Albert Kahn: Detroit's Famous Architect

One of Detroit’s most famed architects, Albert Kahn’s impact can be seen on not only Detroit’s skyline but across the globe.  

Albert Kahn was born in 1869 in Prussia before his family emigrated to Detroit in 1890. His father was a rabbi and ran a restaurant in the city while his mother was a skilled musician and artist. In order to help support his family, Albert became an office boy and apprentice architect at John Scott & Company before being fired. He was then hired by another Detroit architect, George Mason — responsible for the iconic Masonic Temple.   

Albert received no formal education but gleaned his knowledge from mentors like Mason.  

By 1895, Albert and his brother Julius established the architectural firm, Albert Kahn and Associates. Some of Detroit's iconic buildings were built by the firm.  

The Fisher Building 

Color photograph of the Fisher Building from Grand Boulevard, facing west. From the Detroit Historical Society collection, c. 1960. 

The iconic Fisher Building was completed in 1928. A perfect example of Art Deco style, the building measures more than 440 feet high, with a barrel-vaulted lobby that features more than 40 different kinds of marble and an exterior covered in more than 325,000 square feet of marble.  

Herman Kiefer Hospital  

Sepia-toned photograph of the Herman Kiefer Hospital complex in Detroit from the Detroit Historical Society collection. The photo looks southeastward and shows an elevated view of the hospital buildings in the foreground, c. 1927.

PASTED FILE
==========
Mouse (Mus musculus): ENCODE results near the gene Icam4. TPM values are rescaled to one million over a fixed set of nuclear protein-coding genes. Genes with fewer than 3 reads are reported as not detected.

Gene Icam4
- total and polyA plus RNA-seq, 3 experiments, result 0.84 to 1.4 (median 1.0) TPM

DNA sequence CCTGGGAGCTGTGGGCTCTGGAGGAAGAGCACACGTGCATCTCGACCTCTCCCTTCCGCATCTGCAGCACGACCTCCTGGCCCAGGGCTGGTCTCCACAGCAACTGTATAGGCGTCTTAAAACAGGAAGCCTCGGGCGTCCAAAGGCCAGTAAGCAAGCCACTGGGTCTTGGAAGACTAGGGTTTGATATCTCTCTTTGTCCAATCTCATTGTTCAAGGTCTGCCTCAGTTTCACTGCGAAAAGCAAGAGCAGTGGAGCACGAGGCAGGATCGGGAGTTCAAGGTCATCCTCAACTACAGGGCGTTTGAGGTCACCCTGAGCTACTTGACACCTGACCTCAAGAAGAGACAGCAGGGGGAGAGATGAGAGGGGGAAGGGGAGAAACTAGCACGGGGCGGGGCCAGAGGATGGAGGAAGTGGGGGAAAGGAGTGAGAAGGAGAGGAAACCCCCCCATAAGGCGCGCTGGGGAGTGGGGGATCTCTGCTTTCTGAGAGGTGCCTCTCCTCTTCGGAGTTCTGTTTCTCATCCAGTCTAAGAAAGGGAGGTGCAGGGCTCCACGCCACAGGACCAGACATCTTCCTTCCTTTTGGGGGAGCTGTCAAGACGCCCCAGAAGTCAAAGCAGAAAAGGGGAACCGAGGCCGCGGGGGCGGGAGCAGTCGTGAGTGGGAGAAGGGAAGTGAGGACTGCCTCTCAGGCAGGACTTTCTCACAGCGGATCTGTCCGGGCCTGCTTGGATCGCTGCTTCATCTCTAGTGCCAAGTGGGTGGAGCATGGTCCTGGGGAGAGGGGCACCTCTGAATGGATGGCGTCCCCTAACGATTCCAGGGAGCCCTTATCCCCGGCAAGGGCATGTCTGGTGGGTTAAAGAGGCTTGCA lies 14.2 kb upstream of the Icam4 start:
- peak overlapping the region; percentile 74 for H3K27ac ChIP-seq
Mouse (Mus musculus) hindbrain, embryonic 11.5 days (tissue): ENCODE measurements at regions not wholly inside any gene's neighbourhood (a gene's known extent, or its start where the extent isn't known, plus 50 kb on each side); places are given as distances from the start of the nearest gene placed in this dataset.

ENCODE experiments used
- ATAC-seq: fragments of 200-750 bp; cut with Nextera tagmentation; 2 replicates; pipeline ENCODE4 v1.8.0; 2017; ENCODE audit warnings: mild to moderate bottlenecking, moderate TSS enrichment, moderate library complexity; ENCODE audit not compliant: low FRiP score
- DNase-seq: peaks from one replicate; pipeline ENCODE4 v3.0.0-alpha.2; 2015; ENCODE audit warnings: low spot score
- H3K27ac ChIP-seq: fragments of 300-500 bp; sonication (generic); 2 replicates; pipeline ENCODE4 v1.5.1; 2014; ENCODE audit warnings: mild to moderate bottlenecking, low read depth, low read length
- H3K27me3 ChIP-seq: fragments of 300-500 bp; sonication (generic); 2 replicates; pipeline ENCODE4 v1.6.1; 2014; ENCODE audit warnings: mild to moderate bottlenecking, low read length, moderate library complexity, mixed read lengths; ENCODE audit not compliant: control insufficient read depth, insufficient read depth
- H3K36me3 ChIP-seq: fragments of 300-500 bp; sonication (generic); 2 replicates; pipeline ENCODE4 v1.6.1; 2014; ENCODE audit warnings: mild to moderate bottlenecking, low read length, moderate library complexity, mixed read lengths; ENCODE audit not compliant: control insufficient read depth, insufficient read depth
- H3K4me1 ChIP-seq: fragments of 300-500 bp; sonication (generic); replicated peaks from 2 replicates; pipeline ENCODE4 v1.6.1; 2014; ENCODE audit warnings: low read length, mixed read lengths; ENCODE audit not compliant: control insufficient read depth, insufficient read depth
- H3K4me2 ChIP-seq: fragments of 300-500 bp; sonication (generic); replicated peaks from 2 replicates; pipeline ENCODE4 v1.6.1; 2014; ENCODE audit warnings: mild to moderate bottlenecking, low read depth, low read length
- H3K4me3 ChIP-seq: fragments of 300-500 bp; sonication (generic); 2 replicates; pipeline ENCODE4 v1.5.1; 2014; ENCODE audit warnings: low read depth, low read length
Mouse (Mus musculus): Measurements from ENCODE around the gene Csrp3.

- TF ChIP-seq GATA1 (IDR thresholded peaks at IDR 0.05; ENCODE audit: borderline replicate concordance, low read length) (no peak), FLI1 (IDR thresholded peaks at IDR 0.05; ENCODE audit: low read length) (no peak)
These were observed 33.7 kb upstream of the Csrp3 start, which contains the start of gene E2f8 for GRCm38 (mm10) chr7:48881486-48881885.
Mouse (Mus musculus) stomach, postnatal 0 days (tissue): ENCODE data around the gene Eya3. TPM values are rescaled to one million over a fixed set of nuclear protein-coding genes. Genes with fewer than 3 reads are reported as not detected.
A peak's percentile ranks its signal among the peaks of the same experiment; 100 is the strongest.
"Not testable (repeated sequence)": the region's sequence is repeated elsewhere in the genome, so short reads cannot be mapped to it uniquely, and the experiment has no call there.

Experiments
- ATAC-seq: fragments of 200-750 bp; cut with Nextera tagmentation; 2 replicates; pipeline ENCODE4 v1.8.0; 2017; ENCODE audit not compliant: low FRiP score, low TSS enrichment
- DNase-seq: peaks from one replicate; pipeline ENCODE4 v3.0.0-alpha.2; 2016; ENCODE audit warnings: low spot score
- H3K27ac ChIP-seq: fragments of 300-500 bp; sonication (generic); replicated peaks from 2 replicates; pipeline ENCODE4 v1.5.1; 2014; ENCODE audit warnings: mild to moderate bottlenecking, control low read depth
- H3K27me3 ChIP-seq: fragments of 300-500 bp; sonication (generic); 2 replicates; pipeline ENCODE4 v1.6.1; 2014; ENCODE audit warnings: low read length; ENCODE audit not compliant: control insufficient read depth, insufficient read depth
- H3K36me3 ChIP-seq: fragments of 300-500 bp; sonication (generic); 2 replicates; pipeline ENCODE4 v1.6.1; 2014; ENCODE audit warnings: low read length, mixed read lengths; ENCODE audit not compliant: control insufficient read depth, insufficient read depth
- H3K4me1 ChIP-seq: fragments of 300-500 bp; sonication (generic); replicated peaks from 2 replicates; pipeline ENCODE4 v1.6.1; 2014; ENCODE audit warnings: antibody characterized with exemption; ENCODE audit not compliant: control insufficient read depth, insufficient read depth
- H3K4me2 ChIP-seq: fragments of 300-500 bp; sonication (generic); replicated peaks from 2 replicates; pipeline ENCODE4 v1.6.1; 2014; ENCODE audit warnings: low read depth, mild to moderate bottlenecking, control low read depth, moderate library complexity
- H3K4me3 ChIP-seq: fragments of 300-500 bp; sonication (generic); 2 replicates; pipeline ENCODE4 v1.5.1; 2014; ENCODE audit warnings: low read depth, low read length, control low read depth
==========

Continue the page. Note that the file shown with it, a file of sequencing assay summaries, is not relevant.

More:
The Herman Kiefer Hospital complex’s first two buildings were opened in 1911, designed by George D. Mason — a mentor to Albert Kahn. The hospital continued to expand and in 1919 the complex contained five buildings. In 1921, Albert Kahn was hired to design two additional pavilions.  

Temple Beth El  

Black and white photographic print depicting the west facade of Temple Beth El at 3424 Woodward Avenue. From the Detroit Historical Society collection, c. 1910. 

Temple Beth El was the first Jewish congregation in Michigan. Initially, the congregation worshiped at various locations before growing too large and deciding they needed a permanent location. The congregation purchased several churches, continually outgrowing them. In 1903, the congregation hired Albert Kahn, a member of its congregation, to construct a new temple on Woodward and Elliot. Once again, the congregation outgrew this location — which eventually became Wayne State University’s BonstelleTheatre and moved to a new home at Woodward and Gladstone in 1922, designed by Kahn again. The congregation would once again, outgrow this location eventually and in 1973 Temple Beth El’s current home in West Bloomfield would be designed by another recognizable Detroit architect, Minoru Yamasaki.  

Argonaut Building  

Black and white aerial photograph of the New Center area showing the Fisher Building, the New Center Building. the General Motors Building, and the Argonaut Building (at top right). From the Detroit Historical Society collection, c. 1965.

The brick-clad, eleven-story Argonaut Building also opened in 1928 and was home to General Motor’s design, engineering and research departments until 1956. The building’s dark red brick complements the nearby General Motos headquarters (now known as Cadillac Place). In 2007, GM donated the building to the College for Creative Studies where it reopened as the A. Alfred Taubman Center for Design and houses the school’s advertising and design programs alongside the Henry Ford Academy: School for Creatives Studies and the headquarters of Shinola. 

Visit the Museum 

The Detroit Historical Museum has recently opened the newest installation in the Robert and Mary Ann Bury Community Gallery entitled Albert Kahn: Innovation & Influence on 20th Century Architecture. This exhibit was created in partnership with the Albert Kahn Legacy Foundation. See it through July 3!